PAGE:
It has never been easy for net surfers in Vietnam to access offshore media that the regime has identified as toxic, unpoliced forums like the Vietnamese language services of the BBC, RFI, the VOA and Radio Free Asia, or dissident websites like Dan Lam Bao, Dan Luan or Tieng Dan. To link to these sites, knowledgable netizens have relied on offshore servers. MPS can’t emulate China — it hasn’t the brute technical strength to run a firewall — but it has made it harder for its citizens to hear and spread real news.

A case in point: 2020 began with the suppression of agrarian protest in a village near Hanoi. A clash in which the leader of a band of aggrieved farmers and three police officers died was followed nine months later by a show trial. Though the regime’s account of the incident was full of holes, public pushback was modest. It had become just too dangerous to speak out against the party-state.

Whom the gods would destroy, they first make mad

Instead, as 2020 wore on, remnants of the democracy movement were transfixed by Donald Trump’s battle for a second term as US President. Trump, it was said, would frustrate Beijing’s schemes. He’d defend Vietnam against China.

Dissidents were deserting in droves from the online newswires they’d relied on, labelling them “left-wing media” and purveyors of fake news. By midyear, translations of stories from Breitbart, Newsmax and other alt-right US media began to be circulated widely on Facebook along with Falun Gong’s suite of Vietnamese language publications.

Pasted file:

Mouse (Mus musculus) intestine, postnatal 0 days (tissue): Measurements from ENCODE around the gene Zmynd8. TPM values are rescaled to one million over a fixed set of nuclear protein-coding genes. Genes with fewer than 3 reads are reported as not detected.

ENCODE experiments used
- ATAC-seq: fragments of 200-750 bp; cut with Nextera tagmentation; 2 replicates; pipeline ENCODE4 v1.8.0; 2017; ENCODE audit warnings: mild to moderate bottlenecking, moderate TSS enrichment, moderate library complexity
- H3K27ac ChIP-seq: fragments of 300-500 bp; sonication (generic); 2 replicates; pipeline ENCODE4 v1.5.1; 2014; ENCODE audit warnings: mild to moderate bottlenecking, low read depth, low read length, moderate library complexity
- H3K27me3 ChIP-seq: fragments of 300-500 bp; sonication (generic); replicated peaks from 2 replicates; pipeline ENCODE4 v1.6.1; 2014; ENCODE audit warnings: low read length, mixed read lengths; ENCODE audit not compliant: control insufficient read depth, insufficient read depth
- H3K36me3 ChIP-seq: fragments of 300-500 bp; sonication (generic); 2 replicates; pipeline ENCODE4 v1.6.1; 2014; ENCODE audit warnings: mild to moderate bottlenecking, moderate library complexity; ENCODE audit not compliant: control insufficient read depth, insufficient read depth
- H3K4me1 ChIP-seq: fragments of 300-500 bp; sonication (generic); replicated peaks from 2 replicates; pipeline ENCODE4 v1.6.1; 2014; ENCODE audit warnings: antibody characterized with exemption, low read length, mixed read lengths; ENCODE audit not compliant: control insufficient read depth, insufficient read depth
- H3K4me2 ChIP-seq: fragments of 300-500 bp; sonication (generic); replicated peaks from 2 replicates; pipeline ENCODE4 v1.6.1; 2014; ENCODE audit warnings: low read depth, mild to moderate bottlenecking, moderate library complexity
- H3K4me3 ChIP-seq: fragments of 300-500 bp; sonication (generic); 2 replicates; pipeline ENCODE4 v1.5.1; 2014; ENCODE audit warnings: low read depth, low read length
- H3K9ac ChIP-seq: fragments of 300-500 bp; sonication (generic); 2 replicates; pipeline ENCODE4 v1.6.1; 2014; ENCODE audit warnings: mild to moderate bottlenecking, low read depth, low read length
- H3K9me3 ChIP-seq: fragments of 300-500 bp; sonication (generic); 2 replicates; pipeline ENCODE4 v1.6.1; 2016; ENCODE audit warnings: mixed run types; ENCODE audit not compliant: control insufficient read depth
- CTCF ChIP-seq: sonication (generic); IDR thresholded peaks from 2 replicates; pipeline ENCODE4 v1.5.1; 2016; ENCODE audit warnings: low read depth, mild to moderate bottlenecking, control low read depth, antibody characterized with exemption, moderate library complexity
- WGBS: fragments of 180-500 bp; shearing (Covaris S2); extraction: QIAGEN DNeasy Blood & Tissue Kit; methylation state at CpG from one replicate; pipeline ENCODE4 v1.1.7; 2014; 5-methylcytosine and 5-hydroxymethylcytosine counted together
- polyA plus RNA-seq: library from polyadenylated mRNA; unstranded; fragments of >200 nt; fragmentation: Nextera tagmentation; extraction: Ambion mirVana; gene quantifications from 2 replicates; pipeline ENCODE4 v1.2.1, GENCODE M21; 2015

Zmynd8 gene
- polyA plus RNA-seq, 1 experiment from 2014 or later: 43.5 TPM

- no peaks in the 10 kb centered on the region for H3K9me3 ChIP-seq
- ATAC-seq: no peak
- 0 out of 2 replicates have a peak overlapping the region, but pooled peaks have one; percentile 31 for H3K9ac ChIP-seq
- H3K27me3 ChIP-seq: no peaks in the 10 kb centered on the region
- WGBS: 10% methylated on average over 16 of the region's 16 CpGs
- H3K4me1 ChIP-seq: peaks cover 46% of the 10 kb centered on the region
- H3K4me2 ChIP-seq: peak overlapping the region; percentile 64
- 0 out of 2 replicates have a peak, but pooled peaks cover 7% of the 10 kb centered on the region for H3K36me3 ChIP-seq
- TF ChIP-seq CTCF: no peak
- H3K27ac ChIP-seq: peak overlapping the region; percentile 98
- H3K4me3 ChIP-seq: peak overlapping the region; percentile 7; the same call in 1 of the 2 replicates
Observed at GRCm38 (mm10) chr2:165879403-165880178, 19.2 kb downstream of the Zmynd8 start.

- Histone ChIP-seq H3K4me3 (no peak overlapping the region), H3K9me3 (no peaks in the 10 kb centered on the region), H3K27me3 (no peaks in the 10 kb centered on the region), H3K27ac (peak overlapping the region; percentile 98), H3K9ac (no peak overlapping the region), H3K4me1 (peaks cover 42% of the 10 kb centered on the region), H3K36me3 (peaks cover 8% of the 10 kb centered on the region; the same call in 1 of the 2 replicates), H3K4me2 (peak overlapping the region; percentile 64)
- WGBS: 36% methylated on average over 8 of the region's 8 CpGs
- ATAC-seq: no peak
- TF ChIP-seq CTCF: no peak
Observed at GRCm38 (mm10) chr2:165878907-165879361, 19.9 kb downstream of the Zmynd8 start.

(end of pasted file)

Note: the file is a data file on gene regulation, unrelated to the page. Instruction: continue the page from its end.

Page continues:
The Trumpist heresy self-propagated with astonishing vigor throughout Vietnam’s chattering class. Almost overnight, a majority of people who formerly identified as adherents of the democracy movement seem to have become prey to magical thinking. Nguyen Huu Vinh (aka Anh Ba Sam), who served five years in prison for writings deemed hostile to the State, is just one of many prominent bloggers who have crossed over to the dark side.

This stunning coup has been enabled in part by Facebook and YouTube. In the two years since Vietnam’s cybersecurity law went into effect, the social media giants have become compliant servants of the regime. They are quick now to take down posts identified as ‘toxic’ by Vietnam’s internet censors. Meanwhile, MPS trolls are freely able to promote pro-Trump posts.

As in the United States, Trump’s defeat has not sobered his partisans in Vietnam. Their posts continue to paint him as a straight-talking leader unafraid of China, temporarily the tragic victim of ‘voter fraud.’ Joe Biden is consistently referred to as Bai-den — in Vietnamese, ‘stupid Joe.’

It is commonly explained that the regime has clamped down on independent media in anticipation of the Communist Party congress later this month, the implication being that after the new leadership is installed, controls will be relaxed. Don’t bet on it. As long as the police and the regime’s censors can manipulate social media at will, there’s little reason to stop doing so, and under such circumstances, less reason to expect a revived democracy movement to arise from the present wreckage.

David Brown is a former US diplomat with extensive experience in Vietnam and a longtime contributor to Asia Sentinel